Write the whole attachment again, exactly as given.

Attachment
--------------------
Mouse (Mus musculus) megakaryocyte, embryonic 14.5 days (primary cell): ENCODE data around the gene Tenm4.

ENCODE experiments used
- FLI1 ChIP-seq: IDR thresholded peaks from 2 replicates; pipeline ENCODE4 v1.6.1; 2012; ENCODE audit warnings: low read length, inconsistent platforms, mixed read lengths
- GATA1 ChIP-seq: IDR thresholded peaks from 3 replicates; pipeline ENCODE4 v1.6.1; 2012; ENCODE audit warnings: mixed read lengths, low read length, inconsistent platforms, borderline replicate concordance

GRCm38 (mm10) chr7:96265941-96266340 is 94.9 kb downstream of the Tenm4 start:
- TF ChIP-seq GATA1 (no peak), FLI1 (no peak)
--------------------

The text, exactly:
Mouse (Mus musculus) megakaryocyte, embryonic 14.5 days (primary cell): ENCODE data around the gene Tenm4.

ENCODE experiments used
- FLI1 ChIP-seq: IDR thresholded peaks from 2 replicates; pipeline ENCODE4 v1.6.1; 2012; ENCODE audit warnings: low read length, inconsistent platforms, mixed read lengths
- GATA1 ChIP-seq: IDR thresholded peaks from 3 replicates; pipeline ENCODE4 v1.6.1; 2012; ENCODE audit warnings: mixed read lengths, low read length, inconsistent platforms, borderline replicate concordance

GRCm38 (mm10) chr7:96265941-96266340 is 94.9 kb downstream of the Tenm4 start:
- TF ChIP-seq GATA1 (no peak), FLI1 (no peak)